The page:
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Green Buildings

by anonymous

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Buildings are amongst the greatest consumers of energy, more so buildings that house offices and corporate set-ups in cities. In a world where rapid urbanization results in more and more acres of built-up land, green building is a responsible way of creating built-up spaces that take away as little as possible from the land it’s built on.

 A green building can be defined as any building which can use the least amount of energy, consume the least amount of water, conserve natural resources, generate minimum waste and create healthy and comfortable living spaces. The basic approach to green building takes into account various factors starting from the geographic location of the building, climate conditions, availability of material locally, to the actual layout and energy usage of the building itself. It is not only in the final use of the building but also the construction of it that energy saving is essential. Green building takes this into account and ensures that the entire process is suited to the peculiarities of the environment and the sustainability of low energy usage in the area.

 When a number of green buildings are located in the same area, this creates a green zone. Green zones are the best answer so far for urban societies to reduces and maintain a low carbon footprint. For a building to be considered green, there are several parameters to be taken into consideration and met individually. These parameters are spread over three phases of construction. Let’s take a closer look at these phases.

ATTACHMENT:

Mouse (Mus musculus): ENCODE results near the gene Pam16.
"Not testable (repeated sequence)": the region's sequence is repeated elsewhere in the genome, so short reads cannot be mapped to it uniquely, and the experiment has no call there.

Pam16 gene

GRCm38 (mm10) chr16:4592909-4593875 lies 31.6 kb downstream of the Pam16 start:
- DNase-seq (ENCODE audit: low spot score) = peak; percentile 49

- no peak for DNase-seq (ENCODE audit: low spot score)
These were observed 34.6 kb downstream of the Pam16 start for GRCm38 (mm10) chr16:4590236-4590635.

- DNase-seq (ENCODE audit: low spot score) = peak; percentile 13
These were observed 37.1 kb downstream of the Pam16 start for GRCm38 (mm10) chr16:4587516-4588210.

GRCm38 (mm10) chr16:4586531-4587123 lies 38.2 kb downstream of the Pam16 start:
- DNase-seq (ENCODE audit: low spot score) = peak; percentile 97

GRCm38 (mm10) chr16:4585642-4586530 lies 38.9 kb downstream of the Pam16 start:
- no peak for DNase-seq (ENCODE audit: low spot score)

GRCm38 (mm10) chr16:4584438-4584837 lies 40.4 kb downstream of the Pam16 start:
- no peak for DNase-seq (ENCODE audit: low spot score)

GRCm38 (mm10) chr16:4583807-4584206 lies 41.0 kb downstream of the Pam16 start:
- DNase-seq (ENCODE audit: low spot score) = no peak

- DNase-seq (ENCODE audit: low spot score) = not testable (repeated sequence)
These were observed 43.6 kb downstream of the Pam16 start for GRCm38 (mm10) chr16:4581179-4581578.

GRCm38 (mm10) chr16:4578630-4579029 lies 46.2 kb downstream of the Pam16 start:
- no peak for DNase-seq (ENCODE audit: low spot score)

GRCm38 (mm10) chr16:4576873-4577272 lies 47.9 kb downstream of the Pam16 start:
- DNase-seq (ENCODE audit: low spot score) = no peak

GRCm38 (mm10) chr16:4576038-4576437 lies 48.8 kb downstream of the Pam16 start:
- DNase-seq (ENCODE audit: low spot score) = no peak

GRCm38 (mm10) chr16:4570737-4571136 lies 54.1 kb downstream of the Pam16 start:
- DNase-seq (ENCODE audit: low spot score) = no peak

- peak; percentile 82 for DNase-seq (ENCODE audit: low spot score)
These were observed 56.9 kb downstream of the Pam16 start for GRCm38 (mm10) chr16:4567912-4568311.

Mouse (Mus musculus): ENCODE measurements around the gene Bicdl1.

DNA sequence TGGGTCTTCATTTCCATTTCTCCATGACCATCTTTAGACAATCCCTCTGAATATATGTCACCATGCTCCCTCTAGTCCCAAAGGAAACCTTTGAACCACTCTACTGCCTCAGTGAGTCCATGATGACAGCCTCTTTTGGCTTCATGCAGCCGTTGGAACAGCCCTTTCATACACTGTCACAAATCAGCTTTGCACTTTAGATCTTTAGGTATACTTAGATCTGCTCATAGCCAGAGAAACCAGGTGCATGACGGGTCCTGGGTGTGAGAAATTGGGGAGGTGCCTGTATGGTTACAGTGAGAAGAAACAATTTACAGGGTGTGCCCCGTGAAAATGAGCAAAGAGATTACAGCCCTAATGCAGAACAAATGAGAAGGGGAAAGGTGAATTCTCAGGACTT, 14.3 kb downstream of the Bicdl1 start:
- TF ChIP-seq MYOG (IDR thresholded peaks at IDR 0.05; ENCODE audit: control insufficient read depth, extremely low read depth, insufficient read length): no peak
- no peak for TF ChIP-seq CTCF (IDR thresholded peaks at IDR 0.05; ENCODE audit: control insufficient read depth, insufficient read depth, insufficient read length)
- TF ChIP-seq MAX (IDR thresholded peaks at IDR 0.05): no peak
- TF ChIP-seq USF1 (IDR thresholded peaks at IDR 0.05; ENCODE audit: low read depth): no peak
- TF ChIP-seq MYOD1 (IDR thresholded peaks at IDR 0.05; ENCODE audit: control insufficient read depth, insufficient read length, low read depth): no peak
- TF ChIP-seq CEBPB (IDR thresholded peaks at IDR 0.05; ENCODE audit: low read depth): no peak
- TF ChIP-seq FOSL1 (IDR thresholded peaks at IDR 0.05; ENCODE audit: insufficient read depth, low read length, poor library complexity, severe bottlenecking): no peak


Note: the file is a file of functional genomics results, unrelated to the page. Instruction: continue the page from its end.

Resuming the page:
The first phase is before the construction actually begins, which involves site selection, possibilities of soil conservation, planning the architecture in such a way as to facilitate landscape conservation and already available means of effective waste management. The second phase is during the construction of the building. It involves selection of building material that are energy saving, non-toxic and renewable, like bamboo, straw, recycled stone and recycled metal. The Environmental Protection Agency (EPA) also suggests using recycled industrial goods like coal combustion products, foundry sand and demolition debris, in construction projects. Additionally, if this material can be sourced locally, it saves the energy involved in transporting the material.

 The last phase is after the construction is over and the building has been put to the use it was intended for. No matter how energy-efficient the process of construction has been, the continued maintenance of low-energy output is critical to green buildings. Low usage of energy by harnessing solar power, saving water through rainwater harvesting and proper waste management are essential aspects of ensuring that a building stays green long after it was built.

Get more information on: Green Building & Green Initiatives

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